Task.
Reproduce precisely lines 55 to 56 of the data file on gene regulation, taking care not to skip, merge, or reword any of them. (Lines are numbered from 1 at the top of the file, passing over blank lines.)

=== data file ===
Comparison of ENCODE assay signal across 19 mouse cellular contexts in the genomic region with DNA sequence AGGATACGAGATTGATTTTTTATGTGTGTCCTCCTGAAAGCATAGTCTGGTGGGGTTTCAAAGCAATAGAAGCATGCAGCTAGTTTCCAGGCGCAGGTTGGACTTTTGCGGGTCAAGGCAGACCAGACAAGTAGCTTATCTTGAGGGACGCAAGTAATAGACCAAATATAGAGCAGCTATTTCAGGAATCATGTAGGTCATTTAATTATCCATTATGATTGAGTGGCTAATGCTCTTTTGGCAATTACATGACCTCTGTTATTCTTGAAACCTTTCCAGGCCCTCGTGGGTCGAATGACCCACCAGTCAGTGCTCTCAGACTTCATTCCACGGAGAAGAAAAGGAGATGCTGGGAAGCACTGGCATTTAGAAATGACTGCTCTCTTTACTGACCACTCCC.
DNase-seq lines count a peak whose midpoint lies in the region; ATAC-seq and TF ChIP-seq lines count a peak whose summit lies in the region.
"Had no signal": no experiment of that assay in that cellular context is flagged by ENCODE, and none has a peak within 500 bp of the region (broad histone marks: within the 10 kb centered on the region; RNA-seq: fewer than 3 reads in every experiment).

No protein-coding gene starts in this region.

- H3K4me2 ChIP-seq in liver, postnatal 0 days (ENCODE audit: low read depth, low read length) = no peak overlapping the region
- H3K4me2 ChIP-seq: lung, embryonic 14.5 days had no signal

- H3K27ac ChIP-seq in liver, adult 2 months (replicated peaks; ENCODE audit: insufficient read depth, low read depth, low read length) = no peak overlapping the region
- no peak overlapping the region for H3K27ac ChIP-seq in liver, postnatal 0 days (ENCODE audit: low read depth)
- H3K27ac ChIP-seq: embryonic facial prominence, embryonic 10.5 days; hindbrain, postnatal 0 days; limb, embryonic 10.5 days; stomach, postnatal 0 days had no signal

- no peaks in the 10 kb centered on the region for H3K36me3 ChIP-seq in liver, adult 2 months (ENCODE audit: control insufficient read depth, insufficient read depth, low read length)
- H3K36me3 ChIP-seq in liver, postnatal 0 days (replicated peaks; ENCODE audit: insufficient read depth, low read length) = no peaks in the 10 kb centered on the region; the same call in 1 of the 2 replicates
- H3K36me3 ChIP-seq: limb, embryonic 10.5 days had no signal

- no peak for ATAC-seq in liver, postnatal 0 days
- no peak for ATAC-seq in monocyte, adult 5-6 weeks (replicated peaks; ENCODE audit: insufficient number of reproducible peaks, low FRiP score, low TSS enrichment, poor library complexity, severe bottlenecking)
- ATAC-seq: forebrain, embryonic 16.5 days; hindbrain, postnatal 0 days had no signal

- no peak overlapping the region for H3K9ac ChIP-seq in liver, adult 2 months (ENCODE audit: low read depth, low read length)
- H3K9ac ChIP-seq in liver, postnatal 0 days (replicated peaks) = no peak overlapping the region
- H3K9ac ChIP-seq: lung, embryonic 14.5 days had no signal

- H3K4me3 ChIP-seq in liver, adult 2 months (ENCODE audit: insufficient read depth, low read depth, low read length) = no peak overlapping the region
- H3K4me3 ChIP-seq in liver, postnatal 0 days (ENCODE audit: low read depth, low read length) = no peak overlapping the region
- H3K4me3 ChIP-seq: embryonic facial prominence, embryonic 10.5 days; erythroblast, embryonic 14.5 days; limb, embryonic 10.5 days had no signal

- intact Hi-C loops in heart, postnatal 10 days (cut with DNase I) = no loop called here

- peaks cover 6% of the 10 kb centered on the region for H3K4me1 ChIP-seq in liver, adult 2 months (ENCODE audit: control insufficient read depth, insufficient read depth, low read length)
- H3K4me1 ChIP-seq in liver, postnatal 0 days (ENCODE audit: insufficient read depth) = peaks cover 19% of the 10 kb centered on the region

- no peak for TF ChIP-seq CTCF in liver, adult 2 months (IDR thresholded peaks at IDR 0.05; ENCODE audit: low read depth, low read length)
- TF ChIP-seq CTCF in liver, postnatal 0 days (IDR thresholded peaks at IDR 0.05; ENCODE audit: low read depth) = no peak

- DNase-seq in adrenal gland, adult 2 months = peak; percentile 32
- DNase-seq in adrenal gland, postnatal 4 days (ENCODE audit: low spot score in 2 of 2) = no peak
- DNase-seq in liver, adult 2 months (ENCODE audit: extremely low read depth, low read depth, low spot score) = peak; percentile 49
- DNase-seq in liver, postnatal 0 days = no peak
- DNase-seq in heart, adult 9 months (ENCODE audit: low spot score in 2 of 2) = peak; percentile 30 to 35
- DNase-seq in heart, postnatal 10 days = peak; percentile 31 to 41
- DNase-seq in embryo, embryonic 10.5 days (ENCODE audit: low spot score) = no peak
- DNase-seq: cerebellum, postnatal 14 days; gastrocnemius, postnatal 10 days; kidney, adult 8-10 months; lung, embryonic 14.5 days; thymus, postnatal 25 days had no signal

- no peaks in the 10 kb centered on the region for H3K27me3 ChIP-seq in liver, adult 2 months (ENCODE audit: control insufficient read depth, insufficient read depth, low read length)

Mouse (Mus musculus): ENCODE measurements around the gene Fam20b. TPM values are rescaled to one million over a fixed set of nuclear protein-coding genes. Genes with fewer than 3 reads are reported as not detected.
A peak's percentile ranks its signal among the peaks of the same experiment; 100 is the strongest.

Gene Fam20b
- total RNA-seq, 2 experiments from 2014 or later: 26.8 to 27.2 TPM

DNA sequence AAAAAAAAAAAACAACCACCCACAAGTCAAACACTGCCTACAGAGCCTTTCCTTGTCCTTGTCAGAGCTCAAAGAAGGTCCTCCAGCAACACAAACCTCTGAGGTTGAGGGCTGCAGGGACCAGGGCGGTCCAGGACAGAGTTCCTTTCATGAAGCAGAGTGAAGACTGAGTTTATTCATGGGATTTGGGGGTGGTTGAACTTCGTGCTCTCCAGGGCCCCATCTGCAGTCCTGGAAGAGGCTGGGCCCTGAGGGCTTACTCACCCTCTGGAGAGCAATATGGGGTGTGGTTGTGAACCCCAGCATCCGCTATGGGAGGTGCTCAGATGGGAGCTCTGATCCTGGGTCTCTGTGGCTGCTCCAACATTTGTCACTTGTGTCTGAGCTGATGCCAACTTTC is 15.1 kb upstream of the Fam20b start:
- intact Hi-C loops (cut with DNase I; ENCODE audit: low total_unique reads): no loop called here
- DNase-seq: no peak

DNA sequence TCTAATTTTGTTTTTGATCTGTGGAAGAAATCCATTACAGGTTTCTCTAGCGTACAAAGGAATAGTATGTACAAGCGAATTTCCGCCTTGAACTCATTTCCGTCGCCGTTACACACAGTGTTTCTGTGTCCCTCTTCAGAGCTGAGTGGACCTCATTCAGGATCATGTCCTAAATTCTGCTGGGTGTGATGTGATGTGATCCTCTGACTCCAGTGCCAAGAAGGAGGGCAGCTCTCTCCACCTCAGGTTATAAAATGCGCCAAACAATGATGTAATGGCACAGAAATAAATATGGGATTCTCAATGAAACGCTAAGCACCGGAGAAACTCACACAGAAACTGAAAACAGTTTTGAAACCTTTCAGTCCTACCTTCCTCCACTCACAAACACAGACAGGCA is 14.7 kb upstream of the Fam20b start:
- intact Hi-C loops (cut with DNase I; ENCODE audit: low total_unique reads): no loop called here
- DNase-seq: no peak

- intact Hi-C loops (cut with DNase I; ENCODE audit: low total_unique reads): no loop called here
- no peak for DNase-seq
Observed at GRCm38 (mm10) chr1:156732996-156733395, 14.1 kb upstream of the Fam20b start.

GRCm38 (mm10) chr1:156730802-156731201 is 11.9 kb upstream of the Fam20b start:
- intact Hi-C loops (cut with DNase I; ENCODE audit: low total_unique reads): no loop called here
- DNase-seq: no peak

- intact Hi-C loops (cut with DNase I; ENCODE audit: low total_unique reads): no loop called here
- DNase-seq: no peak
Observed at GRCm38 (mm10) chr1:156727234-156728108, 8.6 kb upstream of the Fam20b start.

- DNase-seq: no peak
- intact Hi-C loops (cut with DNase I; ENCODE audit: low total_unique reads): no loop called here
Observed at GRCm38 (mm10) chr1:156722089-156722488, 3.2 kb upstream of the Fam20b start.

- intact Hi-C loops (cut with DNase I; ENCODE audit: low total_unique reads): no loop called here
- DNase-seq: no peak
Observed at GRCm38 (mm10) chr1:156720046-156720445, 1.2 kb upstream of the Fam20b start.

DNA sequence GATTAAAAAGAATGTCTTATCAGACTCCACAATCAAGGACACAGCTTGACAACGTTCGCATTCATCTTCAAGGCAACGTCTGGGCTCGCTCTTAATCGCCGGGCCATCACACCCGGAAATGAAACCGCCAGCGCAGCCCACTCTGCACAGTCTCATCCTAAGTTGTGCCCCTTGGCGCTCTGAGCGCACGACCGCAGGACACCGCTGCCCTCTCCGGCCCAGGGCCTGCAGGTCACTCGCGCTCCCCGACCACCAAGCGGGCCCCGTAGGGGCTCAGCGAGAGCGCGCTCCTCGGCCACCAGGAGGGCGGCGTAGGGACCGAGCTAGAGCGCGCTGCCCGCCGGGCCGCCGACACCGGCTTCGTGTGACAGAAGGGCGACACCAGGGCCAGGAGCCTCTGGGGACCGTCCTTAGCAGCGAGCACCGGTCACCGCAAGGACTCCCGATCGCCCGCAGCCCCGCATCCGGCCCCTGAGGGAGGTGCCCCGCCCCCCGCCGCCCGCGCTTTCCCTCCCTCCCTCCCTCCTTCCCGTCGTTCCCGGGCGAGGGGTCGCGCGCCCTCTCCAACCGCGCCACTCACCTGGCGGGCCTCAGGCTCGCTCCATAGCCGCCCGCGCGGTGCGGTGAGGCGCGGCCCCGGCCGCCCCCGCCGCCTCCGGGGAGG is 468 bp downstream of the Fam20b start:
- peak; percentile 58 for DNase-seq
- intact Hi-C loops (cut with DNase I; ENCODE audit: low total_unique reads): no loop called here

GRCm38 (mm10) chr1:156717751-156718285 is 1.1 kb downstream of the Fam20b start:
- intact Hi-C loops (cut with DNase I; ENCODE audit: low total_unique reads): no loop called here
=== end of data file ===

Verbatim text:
- DNase-seq: no peak
- intact Hi-C loops (cut with DNase I; ENCODE audit: low total_unique reads): no loop called here